‘The Cell by the Sea’

THE CELL BY THE SEA

How wildly sweet by Hartland Tower,
The thrilling voice of prayer:
A seraph, from his cloudy bower,
Might lean to listen there.

For time, and place, and storied days,
To that great fane have given
Hues that might win an angel’s gaze,
‘Mid scenery of heaven.

Above — the ocean breezes sweep,
With footsteps firm and free:
Around — the mountains guard the deep,
Beneath — the wide, wide sea.

Enter! the arching roofs expand,
Like vessels on the shore;
Inverted, when the fisher-band
Might tread their planks no more;

But reared on high in that stern form,
Lest faithless hearts forget
The men that braved the ancient storm,
And hauled the early net.

The tracery of a quaint old time
Still weaves the chancel screen:
And tombs, with many a broken rhyme,
Suit well this simple scene.

A Saxon font, with baptism bright,
The womb of mystic birth,
An altar, where, in angels’ sight,
Their Lord descends to earth.

Here glides the spirit of the psalm,
Here breathes the soul of prayer:
The awful church — so hushed — so calm —
Ah! surely God is there.

And lives no legend on the wall?
No theme of former men?
A shape to rise at fancy’s call,
And sink in graves again?

Yes! there, through yonder portal stone,
With whisper’d words they tell,
How once the monk, with name unknown,
Prepared that silent cell.

He came with griefs that shunned the light,
With vows long breathed in vain:
Those arches heard, at dead of night,
The lash, the shriek, the pain;

The prayer that rose and fell in tears,
The sob, the bursting sigh:
Till woke, with agony of years,
The exceeding bitter cry.

This lasted long — as life will wear,
E’en though in anguish nurs’d —
Few think what human hearts can bear
Before their sinews burst.

It lasted long — but not for aye:
The hour of freedom came:
In that dim niche the stranger lay
A cold and silent frame.

What sorrows shook the strong man’s soul,
What guilt was rankling there,
We know not: time may not unroll
The page of his despair.

He sleeps in yonder nameless ground,
A cross hath marked the stone;
Pray ye, his soul in death hath found
The peace to life unknown.

And if ye mourn that man of tears,
Take heed, lest ye too fall;
A day may mar the rest, that years
Shall seek but not recall.

Nor think that deserts soothe despair,
Or shame in cells is screen’d;
For Thought, the demon, will be there,
And Memory, the fiend.

Then waft, ye winds, this tale of fear,
Breathe it in hall and bower.
Till reckless hearts grow hushed to hear,
The Monk of Hartland Tower.

[Printed in Ecclesia, 1840, in Echoes From Old Cornwall, The Cornish Ballads, etc.]

*  *  *  *  *

St. Nectan’s, the parish church of Hartland, is situated between the town and Hartland Quay in the village of Stoke. The room above the north porch is traditionally known as Pope’s Chamber; the Pope in question being a local resident of that name. Access is via a steep and narrow stairway and the chamber contains an interesting collection of odds and ends, among which I was delighted to find a glass case with an oak shingle from the roof of Morwenstow church. Despite Hawker’s lively imaginings it seems doubtful that the place ever served as a monk’s cell – it contains a large fireplace and the atmosphere is more homely than ascetic. A leaflet that I picked up during our visit suggests that the chamber may have been used by a priest or sexton, and to store the parish armour in Elizabethan and Stuart times.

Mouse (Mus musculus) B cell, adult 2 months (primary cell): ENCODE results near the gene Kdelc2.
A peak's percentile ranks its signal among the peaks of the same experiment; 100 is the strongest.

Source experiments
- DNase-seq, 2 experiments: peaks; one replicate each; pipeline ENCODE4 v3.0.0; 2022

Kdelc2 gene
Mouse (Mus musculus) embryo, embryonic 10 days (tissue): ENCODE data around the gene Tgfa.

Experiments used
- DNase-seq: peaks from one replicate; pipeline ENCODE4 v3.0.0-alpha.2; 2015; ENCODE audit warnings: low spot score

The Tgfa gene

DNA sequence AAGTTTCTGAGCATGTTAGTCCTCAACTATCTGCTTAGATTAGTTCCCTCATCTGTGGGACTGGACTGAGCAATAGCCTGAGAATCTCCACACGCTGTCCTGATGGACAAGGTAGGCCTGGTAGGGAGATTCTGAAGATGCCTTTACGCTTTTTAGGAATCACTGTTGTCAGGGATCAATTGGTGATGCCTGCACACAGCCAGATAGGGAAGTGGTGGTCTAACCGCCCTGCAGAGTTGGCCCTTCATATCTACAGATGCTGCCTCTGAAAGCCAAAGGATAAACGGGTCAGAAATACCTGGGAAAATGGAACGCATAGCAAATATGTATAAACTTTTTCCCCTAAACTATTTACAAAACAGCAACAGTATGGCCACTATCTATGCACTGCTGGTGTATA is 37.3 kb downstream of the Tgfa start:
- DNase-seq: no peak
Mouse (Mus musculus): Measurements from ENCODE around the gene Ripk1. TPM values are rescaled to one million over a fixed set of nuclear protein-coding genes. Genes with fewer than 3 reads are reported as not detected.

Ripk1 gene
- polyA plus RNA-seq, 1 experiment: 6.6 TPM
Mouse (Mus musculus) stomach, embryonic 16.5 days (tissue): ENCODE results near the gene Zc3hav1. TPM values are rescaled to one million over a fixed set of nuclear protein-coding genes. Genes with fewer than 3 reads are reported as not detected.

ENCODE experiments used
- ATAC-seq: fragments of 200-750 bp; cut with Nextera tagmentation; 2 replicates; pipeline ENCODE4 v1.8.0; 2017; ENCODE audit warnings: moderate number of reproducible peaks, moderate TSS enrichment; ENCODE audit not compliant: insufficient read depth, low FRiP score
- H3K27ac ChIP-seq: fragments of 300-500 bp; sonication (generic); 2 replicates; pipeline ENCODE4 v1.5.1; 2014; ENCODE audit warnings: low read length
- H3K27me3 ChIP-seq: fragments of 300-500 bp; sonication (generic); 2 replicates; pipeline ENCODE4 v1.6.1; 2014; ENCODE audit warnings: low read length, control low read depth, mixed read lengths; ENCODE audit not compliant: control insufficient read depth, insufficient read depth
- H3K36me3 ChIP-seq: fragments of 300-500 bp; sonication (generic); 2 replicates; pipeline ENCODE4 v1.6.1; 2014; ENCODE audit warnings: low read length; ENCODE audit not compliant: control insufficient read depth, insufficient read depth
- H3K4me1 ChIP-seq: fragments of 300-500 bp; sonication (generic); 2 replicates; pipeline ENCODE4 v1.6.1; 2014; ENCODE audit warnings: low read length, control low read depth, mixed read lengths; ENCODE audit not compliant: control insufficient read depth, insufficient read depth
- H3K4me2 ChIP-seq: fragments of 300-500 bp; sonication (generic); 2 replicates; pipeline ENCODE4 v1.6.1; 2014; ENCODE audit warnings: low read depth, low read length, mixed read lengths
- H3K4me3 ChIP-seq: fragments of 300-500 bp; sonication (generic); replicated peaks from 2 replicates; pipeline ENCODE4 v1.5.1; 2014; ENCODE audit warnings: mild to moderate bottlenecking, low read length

In the Life & Letters Byles includes an account of a visit made by Hawker and Charlotte in 1838, just over three years after their arrival in Morwenstow:

HARTLAND

“On the – of June 1838 Charlotte and I drove to Hartland. Day showery. Saw first Grave-ground and Church. The yard-paths clean, but the Vicar cherishes for his Horse the grain that grows from out the Bosoms of the Dead. No green and shaven mounds like my own Church Yard. By the Chancel door there is an Altar Tomb, an epitaph, but no surviving name – The Words ‘ Who art thou that judgest another man’s servant ? ‘ &c. ‘ Rejoice not against me, oh mine Enemy,’ &c. Legend. One of the Doctons of Docton smote his Son in ire with His Sword belt. The buckle struck him in the temple that he died. Hence Remorse evermore – hence the nameless Tomb – The fierce anticipation of reproach &c. Cf. and dl.

“Next the Church. The Screen nearly complete. On its upper ledge the Singers stood, within the tradition of one generation. The last Chancel Choir of which I ever found tracery in the West. The Roof of the Church painted thick with Stars in imitation of Heaven. I hence perceive why and whence our carved projections – they are all meant to be starry tokens to meet the lifted eye with memorials of Heaven.

” We ascended by a narrow stair of stone from the North Wall into a small low chamber, called still the Monk’s Room – it is an obvious cell. There lived a solitary man. There dwelt Thought as a Demon and Memory arrived in the garb of a Fiend. Long years, long years – the vigil of the night, the abstinence of the day, the solitary yell, the lonely psalm, the Mea Culpa of a goaded Mind. ‘Mother of God! why is thy face so like to hers I slew? O let my Hell burn now. Let those who torture come before the time’ and then ever and anon in the pauses of the public Mass, a sob, a wail, an echo from that Wall – a whisper from a Man to to his Mate, ‘It is the Monk.’ Kurie Eleeson. Ave Maria. Pater noster qui es.”

Life & Letters (p.54)

Text and photos © Angela Williams 2010, 2012